Updated: Jul 14
We have many different reasons to communicate. Learning and using a variety of functions for communication is important as it helps us to advocate for ourselves, socialize with others, provide and gain information from others, and even have our wants and needs met. Children with communication disorders or delays benefit from others teaching and modeling these different purposes of communication. Let’s talk about some of the reasons children communicate (this is not an all-inclusive list).
Requesting Items and Activities: Children may make requests for a favorite food or toy, to do a specific activity such as blowing bubbles or swimming, to request more of an item, or to request continuance of an activity. Examples include: “want”, “more”, “cookie”, “I want more bubbles”, “watch tv”, etc.
Protesting: Children protest many different things such as requesting to have a food item removed or not placed on a plate, protesting a specific color of an item, or wanting music to stop. Examples include: “stop”, “no”, “not”, “don’t”, "bye carrot", and turning away from the activity or item.
Requesting Attention: Children seek to gain attention from others for the purpose of social interactions, getting needs/wants met, and even to show off to others. Examples include: tapping on caregiver’s shoulder, hollering for mom/dad, and making a silly face to make a sibling laugh.
Commenting: Commenting is important to help keep an interaction or conversation going and to participate socially with others. Examples include: “I see” statements or more descriptive commenting statements such as “funny hat”.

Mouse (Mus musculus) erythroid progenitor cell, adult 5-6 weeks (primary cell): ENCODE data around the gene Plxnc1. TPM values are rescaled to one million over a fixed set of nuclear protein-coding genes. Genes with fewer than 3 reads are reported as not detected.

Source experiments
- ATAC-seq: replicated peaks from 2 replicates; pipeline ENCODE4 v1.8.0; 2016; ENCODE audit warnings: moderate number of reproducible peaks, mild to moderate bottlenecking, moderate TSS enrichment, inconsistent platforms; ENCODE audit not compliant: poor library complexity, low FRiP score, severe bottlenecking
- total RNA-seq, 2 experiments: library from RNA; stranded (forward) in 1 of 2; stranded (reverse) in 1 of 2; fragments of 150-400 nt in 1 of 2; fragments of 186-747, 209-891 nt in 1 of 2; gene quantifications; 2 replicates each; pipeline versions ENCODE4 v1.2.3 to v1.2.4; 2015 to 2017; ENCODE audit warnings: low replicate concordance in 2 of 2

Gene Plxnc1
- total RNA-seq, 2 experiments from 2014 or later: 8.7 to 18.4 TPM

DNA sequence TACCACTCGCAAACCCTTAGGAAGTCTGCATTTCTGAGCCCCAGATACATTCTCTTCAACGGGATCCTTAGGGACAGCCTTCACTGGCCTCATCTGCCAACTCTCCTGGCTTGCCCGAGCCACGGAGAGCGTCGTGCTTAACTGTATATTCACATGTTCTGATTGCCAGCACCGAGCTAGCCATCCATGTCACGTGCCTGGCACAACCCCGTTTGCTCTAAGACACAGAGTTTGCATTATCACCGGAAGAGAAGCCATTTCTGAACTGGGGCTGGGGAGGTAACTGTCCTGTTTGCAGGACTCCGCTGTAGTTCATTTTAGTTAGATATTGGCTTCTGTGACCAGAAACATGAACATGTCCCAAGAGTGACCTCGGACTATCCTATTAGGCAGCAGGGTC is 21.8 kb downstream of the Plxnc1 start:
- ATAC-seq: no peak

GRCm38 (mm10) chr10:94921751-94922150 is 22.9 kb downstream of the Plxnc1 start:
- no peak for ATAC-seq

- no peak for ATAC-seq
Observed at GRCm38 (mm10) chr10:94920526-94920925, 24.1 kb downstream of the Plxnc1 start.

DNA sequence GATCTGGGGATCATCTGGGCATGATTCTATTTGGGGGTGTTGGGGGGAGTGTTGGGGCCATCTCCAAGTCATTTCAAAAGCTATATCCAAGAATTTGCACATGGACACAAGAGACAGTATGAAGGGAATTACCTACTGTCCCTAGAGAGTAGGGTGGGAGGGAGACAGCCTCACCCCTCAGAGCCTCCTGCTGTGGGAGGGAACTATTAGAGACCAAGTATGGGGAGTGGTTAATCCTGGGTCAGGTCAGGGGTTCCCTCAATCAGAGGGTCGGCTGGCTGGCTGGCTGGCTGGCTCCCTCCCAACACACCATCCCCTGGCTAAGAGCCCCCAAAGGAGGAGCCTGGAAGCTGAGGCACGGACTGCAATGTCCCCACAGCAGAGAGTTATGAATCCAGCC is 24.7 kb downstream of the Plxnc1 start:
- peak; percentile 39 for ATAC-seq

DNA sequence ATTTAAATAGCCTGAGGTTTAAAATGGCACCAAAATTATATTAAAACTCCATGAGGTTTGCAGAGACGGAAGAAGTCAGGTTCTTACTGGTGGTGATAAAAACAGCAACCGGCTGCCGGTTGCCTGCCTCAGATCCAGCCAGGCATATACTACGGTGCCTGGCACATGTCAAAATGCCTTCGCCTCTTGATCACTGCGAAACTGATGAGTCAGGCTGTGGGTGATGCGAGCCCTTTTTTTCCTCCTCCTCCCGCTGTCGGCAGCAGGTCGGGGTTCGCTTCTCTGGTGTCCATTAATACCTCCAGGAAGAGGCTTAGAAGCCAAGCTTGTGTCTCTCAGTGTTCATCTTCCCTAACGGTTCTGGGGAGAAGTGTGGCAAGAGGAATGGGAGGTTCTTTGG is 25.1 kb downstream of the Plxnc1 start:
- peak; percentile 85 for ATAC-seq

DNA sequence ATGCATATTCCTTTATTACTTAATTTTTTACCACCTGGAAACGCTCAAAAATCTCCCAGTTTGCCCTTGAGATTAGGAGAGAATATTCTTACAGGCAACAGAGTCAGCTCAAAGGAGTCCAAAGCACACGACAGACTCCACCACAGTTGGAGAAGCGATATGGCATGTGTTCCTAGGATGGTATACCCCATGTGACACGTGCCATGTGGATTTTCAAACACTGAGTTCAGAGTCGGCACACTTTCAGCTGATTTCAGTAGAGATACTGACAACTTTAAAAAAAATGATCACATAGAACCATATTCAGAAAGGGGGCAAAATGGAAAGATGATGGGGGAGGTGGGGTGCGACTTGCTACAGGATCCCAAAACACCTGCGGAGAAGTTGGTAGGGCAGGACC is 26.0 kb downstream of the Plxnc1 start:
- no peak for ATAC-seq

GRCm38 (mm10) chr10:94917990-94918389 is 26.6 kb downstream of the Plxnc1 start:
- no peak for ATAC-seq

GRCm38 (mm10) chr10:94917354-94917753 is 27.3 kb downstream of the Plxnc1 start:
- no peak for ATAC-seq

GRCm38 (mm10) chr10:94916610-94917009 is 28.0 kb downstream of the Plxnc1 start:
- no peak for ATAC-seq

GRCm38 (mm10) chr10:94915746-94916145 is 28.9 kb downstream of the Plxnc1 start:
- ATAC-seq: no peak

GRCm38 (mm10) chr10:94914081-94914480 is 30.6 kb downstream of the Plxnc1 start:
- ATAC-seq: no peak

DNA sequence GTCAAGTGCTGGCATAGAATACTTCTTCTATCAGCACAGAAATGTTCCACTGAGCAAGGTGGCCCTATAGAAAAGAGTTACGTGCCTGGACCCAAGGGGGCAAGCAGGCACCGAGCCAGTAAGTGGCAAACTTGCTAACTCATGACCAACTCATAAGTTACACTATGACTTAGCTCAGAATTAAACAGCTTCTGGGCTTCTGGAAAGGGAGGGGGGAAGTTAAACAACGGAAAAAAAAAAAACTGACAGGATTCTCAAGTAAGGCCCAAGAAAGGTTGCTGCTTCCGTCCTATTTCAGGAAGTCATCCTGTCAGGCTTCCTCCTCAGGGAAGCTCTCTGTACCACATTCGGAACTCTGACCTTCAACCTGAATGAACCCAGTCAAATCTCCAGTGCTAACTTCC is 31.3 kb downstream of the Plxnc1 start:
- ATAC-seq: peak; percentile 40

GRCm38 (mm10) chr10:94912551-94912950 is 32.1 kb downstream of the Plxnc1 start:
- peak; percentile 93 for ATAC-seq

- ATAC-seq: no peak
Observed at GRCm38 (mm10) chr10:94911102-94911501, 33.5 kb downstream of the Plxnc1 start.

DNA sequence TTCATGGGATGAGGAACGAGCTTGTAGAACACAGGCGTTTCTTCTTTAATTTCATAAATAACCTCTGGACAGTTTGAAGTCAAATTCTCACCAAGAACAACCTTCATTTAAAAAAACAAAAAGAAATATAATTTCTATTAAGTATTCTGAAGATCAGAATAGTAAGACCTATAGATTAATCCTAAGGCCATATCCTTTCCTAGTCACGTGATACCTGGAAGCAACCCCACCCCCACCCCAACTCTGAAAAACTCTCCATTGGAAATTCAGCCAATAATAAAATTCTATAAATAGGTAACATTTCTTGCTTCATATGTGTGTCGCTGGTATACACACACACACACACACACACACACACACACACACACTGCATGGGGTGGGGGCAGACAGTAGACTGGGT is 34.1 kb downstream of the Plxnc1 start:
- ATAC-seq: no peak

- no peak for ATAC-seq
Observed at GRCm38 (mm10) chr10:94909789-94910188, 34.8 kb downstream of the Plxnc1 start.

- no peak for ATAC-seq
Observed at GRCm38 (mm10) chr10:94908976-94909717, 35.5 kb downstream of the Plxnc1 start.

Asking Questions: Children ask questions to gain information from others. Examples include: “when lunch”, “where dog”, and “what that”.
Express Feelings: Children first learn to express their feelings through crying, screaming, smiling, and etc. Children also learn to later use words to express how they feel such as “I feel mad”, “happy”, and “excited”.
Greetings/Farewells: Children learn to start and end a social interaction by providing a greeting and farewell. Examples include: waving, hugging, “hi”, “bye”, and silly greetings such as “after while crocodile”.
Sharing about Personal Experience: Children love to share about recent experiences with others. They typically share about events that have had a high impact on them. Examples might include: “doctor…sick”, pointing to a bandaid where they got a shot, “swim in pool”, “go grandma’s house”, etc.
Throughout the month of July, I will be providing ideas for helping to support your child in learning and developing different communicative functions while utilizing specific books, toys, games, and activities. Each week will include ideas to support those who communicate using verbalizations, nonverbal communication (gestures/body language/facial expressions), and Augmentative Alternative Communication (AAC). I’d love for you to follow along this month!